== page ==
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    whats the issue??

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    Quote Originally Posted by MemphisE34a View Post
    I will ask you this however. You say that you will risk your life every day, but WILL be going home the next morning. You have to pick one or the other brother. If you are really willing to put your life on the line, you may not make it home in the morning.
    excellent point.


    I think you need to post a specific example, right now we don't know if its a legit safety concern. You could be right, or a whiney safety sally for all we know.

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    As the incident is still under investigation I can not give specifics. But I can say this. I could usualy give a crap less about a lot of "petty" safety issues, and in 8 years this is the first time ive realy had a safety issue bother me.

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    Quote Originally Posted by VincentEng2 View Post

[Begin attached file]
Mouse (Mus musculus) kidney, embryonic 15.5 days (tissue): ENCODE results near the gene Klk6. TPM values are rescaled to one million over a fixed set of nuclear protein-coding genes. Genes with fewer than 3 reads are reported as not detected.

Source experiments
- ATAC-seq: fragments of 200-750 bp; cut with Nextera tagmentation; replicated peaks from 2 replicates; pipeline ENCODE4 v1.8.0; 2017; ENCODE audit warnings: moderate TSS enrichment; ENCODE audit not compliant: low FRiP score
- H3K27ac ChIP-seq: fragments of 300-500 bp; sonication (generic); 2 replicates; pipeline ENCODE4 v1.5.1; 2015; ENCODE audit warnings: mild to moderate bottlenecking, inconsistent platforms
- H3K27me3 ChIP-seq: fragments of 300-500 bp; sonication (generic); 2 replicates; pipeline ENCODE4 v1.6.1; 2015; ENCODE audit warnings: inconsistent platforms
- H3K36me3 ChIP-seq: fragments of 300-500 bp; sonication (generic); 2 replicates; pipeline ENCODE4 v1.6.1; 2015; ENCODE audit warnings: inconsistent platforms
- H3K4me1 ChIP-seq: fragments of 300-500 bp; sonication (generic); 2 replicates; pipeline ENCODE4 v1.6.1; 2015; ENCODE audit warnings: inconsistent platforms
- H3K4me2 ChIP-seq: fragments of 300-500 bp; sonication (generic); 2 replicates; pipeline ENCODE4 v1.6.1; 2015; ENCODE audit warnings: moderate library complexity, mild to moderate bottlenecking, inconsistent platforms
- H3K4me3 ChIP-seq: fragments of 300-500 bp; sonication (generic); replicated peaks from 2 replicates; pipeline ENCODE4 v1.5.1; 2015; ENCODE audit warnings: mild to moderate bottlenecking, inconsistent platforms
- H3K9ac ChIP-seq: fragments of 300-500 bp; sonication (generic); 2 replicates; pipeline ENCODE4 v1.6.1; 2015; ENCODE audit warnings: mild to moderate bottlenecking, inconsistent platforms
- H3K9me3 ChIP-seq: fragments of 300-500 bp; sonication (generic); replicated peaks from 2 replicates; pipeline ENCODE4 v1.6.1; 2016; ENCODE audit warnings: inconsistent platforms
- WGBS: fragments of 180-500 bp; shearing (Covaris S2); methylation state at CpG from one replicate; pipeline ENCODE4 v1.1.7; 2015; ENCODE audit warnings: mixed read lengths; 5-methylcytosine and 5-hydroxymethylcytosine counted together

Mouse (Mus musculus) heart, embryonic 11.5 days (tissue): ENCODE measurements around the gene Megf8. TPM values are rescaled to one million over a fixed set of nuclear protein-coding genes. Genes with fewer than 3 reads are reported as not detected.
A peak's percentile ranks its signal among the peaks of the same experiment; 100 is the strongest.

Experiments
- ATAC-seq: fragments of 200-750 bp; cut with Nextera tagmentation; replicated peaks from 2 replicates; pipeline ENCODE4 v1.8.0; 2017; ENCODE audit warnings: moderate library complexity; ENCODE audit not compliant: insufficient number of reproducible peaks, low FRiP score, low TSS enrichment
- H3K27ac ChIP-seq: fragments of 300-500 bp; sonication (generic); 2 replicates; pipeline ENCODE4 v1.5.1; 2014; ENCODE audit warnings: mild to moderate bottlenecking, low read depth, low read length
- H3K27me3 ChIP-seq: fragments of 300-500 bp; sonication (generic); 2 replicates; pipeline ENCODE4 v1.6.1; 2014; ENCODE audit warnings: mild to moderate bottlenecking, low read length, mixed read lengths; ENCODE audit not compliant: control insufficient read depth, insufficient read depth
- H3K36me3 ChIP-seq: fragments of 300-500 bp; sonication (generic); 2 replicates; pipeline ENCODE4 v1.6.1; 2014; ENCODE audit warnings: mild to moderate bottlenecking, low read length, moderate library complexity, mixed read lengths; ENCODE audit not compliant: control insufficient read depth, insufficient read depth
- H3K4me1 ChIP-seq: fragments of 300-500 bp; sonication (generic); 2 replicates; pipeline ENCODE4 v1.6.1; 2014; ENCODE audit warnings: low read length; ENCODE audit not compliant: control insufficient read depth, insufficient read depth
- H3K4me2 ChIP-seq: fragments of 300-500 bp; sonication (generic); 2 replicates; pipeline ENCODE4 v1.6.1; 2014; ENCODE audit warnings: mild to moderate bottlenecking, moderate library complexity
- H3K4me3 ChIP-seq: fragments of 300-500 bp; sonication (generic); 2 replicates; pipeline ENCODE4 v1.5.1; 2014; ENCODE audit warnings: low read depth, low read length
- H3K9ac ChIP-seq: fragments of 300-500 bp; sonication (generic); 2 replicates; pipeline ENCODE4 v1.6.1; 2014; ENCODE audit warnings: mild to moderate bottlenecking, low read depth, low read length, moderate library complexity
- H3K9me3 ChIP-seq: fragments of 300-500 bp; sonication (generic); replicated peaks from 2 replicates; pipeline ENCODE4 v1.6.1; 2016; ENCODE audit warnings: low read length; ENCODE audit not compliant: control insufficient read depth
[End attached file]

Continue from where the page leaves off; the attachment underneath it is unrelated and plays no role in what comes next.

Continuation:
As the incident is still under investigation I can not give specifics.
    So then why even bother to create a post then??

    Some people's kids.....mother should have ate ya when your bones were still soft!!
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    Quote Originally Posted by Dickey View Post
    Some people's kids.....mother should have ate ya when your bones were still soft!!


    she only will eat hard bones

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    Boom.

    Headshot.
    Logic and proportion have fallen sloppy dead.

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    Quote Originally Posted by VincentEng2 View Post
    It feels like it’s going to take a black band, a folded flag, and someone’s last ride to get things changed.
    unfortunately that is usually the case. If its a major issue then it cannot be the first time its ever happened either. Try to find a LODD report with a similar situation occuring and try and use that. It sucks that someone has to pay a heavy price to initiate change in the fire service, but YOUR dept specifically may not have to pay as heavily if you can honor someone elses sacrfice to help your guys out.